The Eastern Conference final is within Metallurg’s grasp. Ilya Vorobyov’s team powered to a 6-0 victory over Traktor in Chelyabinsk on Saturday to take a 3-1 lead in the series. Impressively, Magnitka scored its six goals off just 18 shots, a devastating conversion rate that gave the home team no chance. Nikolai Goldobin kept up his record of getting at least a point in every game in the series, Maxim Karpov bagged his 50th career playoff point, and imports Phillippe Maillet and Brendan Leipsic had three points apiece to put the Steelmen within one game of a return to the Gagarin Cup final.
In the West, SKA is also one game away from the final. The Petersburg team leads CSKA 3-2, moving ahead thanks to Oscar Fantenberg’s first post season goal in Sunday’s game five. The 30-year-old Swede, previously with the Kings, Flames and Canucks, fired home the winner 70 seconds from time as CSKA’s Andrei Svetlakov sat out a rather unnecessary tripping penalty. That was especially rough on Svetlakov, who scored both CSKA goals in that game and has formed part of a productive line with Maxim Sorkin and Alexander Popov throughout the series. Sergei Fedorov’s team finds itself behind in a playoff series for the first time this season and must win at home on Tuesday to keep its season alive.
Nikita Gusev played his 500th KHL game last Monday, and delivered the winning goal over CSKA in the second game of the Western Conference final. Later in the week, Gusev moved to 450 points in the KHL when he picked up two assists in game four as SKA tied the series with a 3-2 victory.
The first round of the Women’s Hockey League playoffs produced a real sensation – defending champion Agidel Ufa was dumped out by Dynamo Neva. The Petersburg team, which finished sixth in the regular season, lost the opening game 3-0 on home ice, but responded with back-to-back victories in Ufa to progress to a semi-final match-up against SKIF. Alexandra Vafina was the star in the deciding game, snatching a tying goal in the final minutes and then potting the winner in the shoot-out. In the other semi-final, KRS Vanke Rays take on Tornado in a bid to reach a third final in three seasons.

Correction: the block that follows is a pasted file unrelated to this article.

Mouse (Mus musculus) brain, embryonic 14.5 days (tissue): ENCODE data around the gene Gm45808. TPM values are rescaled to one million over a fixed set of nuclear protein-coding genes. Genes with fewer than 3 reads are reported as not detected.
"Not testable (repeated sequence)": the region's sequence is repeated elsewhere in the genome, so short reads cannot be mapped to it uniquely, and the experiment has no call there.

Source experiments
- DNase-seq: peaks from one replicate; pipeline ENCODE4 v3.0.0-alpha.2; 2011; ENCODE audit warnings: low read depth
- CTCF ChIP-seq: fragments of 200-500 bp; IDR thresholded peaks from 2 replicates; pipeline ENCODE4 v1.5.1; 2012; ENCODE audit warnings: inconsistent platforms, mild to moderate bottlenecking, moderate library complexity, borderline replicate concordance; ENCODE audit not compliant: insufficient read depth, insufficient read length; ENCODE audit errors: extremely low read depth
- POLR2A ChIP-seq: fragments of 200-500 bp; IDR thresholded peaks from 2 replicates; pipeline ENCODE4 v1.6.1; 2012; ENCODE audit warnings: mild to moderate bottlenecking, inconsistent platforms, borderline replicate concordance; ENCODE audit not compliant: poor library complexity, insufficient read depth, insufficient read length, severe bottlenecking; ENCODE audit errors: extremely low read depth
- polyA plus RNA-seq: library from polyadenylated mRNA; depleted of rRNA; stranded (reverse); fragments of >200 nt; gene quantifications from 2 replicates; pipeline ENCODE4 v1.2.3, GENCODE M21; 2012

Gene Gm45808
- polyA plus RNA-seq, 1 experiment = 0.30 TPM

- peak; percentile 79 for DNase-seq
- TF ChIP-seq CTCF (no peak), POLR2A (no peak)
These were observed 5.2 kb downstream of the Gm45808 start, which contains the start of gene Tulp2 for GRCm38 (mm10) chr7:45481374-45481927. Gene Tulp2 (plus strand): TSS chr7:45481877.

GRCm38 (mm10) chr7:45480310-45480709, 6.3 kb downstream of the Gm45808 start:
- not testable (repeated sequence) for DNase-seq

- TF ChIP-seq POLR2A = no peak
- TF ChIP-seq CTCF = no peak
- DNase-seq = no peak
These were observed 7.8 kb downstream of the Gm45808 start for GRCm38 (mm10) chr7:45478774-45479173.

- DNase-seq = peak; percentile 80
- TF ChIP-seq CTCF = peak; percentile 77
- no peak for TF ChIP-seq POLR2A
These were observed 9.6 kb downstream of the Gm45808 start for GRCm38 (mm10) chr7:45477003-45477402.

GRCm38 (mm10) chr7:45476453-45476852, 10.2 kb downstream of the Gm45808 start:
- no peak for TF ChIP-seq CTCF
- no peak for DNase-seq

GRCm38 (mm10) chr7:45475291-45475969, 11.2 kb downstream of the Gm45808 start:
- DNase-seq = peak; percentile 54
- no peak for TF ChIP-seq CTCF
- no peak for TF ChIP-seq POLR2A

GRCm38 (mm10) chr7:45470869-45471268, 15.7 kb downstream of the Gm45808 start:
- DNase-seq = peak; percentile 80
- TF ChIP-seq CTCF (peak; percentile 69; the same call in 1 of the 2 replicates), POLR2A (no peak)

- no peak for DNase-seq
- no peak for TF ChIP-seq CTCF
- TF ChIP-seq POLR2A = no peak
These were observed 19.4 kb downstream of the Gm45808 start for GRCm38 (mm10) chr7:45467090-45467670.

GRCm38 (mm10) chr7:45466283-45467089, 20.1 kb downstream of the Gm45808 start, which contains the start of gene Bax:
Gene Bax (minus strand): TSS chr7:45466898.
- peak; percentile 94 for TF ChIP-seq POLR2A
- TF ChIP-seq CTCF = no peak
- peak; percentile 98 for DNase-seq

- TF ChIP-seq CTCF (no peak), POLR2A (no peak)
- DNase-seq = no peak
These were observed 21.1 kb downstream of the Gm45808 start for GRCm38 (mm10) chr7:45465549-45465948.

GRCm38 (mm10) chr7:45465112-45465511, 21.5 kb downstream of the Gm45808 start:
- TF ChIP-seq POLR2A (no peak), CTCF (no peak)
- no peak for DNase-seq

The current political situation has raised questions about the likelihood of imports being able to play in the KHL next season. League president Alexei Morozov laid out the current position.
“There are questions about how imports will receive their salary,” Morozov said. “We’ve spoken to the government about this and they are ready to help. The Board of Directors, looking at the current exchange rate, decided that we can pay according to the Central Bank exchange rate on the day of the payment. We’re doing everything we can for our imports, and for our Russian players.
“The departure of imports [at the end of last season] had nothing to do with player safety. On a human level, we understand the guys and the pressure they were under. Everyone has to make his own choice. In Ufa, for example, the players left but the coach stayed with his team.”
Last week’s KHL Board meeting in Moscow confirmed the league’s line-up for the coming season. Twenty-two teams from four countries will compete in the championship, with Dinamo Riga and Jokerit Helsinki not applying to continue their association with the league. There were no applications from teams in the second-tier VHL, but there was confirmation that China’s Kunlun Red Star will continue beyond the Beijing Olympics.
Avtomobilist’s German international forward Brooks Macek has inked a two-year extension with the Yekaterinburg team. The 29-year-old, who won Olympic silver in 2018, has played three seasons in the KHL, compiling 110 (58+52) points in 166 games.